Flying in the pandemic

We heard a lot of different things about flying since May 25, when airports reopened across the country. The early flights were crowded and had unreliable schedules. It was not yet clear how safe airports and aircrafts would be. There was a lot of drama about cleaning surfaces, but not enough was being written about cleaning the air. By October the outlines of the problem and its solution were clear enough that there were media stories about it. The two points about safety I got were this. First, planes usually have very good airflow and filtration systems, and the air is scrubbed clean much faster than in the building where I work. As a result, the main risk is from people around you transmitting viruses in the usual way: breathing, talking, and coughing. The second point is that we already know how to deal with this: masks and shield, and distancing, when possible. I realized that I had lost my fear of flying in the time of the pandemic.

This tree near the check-in counters makes the empty airport look welcoming

We put this to practice a couple of weeks back, when I realized that The Family and I have never had a holiday in Kolkata. There would be no year better than 2020 to see Christmas lights in this city, since most people are still avoiding going out. We knew that we are taking risks, and it would be safer to stay home, as others are doing. But perhaps with good masks, worn as well and as safely as we know how to, and other safetly precautions, we can still travel now and then. As it turned out, Mumbai airport (photos here) was not crowded. It was possible to deposit baggage, check in, pass through security, and wait in the passenger areas while maintaining distance most of the time. The aircrafts we traveled by were far from full. The airlines are not taking care to maintain distance between occupied seats, but when the load is so little, it is possible to move to seats as far from others as you can. Airlines hand out mask, shield, and sanitizer when you board, and we used them all. Arrivals is a little more chaotic, with knots of people around baggage collection areas, and the exits. Nevertheless, we felt very safe because all the passengers behaved sensibly; the pandemic has encouraged civility. I am happy we tried this out, I think flying is a risk we may be able to take now and then as we wait for a vaccine.

Year 402, modern era

The eerily empty Park Street in Kolkata heralded the imminent end of the year 401 of the modern era. Usually this street is crowded with party goers in the evenings of the ten days between Newtonmas and Perihelion day. Not this year. We ducked into an old favourite of a coffee shop, nearly a hundred years old now, but still filled with young people. This year the wait for a table was only two minutes, not two hours. The Family’s face was glowing, she’d heard a lot about the street at this time of the year, and she was happy to be there.

The long nights of this season seem to be made for fairy lights, and in this pandemic year people have put a little extra into them. We decided to come home for the new year. The new year? There are so many different calendars in India, that the arbitrariness of choosing a date to begin a year is obvious. Is there really a special date to celebrate as we roll along around our star? It turns out that there are two such dates: one when we are closest to the sun (perihelion), and another when we are furthest (aphelion). If we want to choose something close to the new year in the common calendar, then Perihelion day, January 4, today, it must be. A different new year’s day deserves a different era to go with it. In the 16th century of the common era, Nicolaus Copernicus first realized that the earth goes around the sun. And then, in the early years of the next century, Johannes Kepler realized that the path of the earth was not a circle, but an ellipse. It is because of the ellipticity that there are special points in the orbit, a perihelion and an aphelion. So this discovery should mark the beginning of the modern era of a rational calendar.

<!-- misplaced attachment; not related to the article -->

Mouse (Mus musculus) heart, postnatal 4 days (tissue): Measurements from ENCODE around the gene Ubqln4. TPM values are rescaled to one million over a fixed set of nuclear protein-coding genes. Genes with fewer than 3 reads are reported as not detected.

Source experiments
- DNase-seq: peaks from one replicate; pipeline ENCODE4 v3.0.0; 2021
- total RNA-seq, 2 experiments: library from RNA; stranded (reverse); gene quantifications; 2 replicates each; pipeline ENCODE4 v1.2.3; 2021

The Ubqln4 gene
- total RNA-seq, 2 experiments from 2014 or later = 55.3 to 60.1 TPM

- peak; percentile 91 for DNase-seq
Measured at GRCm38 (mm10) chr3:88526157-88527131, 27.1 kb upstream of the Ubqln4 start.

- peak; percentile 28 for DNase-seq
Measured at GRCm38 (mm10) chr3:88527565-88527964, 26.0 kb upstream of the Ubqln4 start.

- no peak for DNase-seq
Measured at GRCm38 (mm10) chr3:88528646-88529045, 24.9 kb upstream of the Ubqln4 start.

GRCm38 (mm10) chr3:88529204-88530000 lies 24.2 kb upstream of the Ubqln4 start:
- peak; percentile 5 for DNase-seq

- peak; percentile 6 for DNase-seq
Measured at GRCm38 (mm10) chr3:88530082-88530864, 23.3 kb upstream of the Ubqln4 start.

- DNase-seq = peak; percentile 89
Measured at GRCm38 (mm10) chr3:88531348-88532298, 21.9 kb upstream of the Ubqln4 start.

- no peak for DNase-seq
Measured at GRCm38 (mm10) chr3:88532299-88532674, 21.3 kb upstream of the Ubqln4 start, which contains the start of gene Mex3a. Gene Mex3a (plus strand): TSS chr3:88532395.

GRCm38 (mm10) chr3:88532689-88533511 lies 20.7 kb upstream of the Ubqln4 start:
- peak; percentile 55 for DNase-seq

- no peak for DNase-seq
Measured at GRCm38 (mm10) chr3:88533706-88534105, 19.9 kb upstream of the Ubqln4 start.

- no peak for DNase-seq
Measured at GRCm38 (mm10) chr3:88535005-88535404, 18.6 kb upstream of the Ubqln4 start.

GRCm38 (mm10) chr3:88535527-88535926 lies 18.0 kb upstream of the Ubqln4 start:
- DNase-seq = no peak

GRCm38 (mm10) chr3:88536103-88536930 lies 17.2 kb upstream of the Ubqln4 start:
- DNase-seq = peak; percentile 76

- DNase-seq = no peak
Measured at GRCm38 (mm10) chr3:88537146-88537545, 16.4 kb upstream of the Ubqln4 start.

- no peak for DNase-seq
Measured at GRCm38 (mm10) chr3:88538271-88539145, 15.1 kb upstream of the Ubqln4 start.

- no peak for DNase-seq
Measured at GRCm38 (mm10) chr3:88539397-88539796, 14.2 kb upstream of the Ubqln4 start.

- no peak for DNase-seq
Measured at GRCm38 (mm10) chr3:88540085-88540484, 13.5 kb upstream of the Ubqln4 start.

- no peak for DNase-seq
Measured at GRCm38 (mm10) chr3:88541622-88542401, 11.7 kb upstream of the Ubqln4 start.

Welcome to the year 402 of the modern era. The last of Kepler’s laws was published that many years ago. The start of the fifth century was traumatic for many, filled with losses. I seem to have spent mine in the safety of my kitchen, judging from my favourite photos of the year. But this is a new year, with new hopes of accommodating this virus without harm to ourselves through a vaccine. This is a year to celebrate careful study of the world around us, and to act on this understanding for the preservation of our place in the world around us. So a happy new year, 402 ME. ☀

Strawberry fields

Large mugs of strawberries with cream were a la mode in Mahabaleshwar this season. I managed not to exceed two a day, but sometimes one of these mugs could be a little larger than your garden variety. I wasn’t really looking for the strawberry fields. But when The Family and Leafless decided to set off for one, I could not leave them to it. That is how we chanced on a high density farm: the farm of our future. It was set in the inner courtyard of a typical semi-urban two storey family house, the front given over to a little restaurant and shop. When The Family asked for boxes of strawberries, the woman in charge asked, “Anything else?” A look of indecision on our faces opened the door to a little wonderland.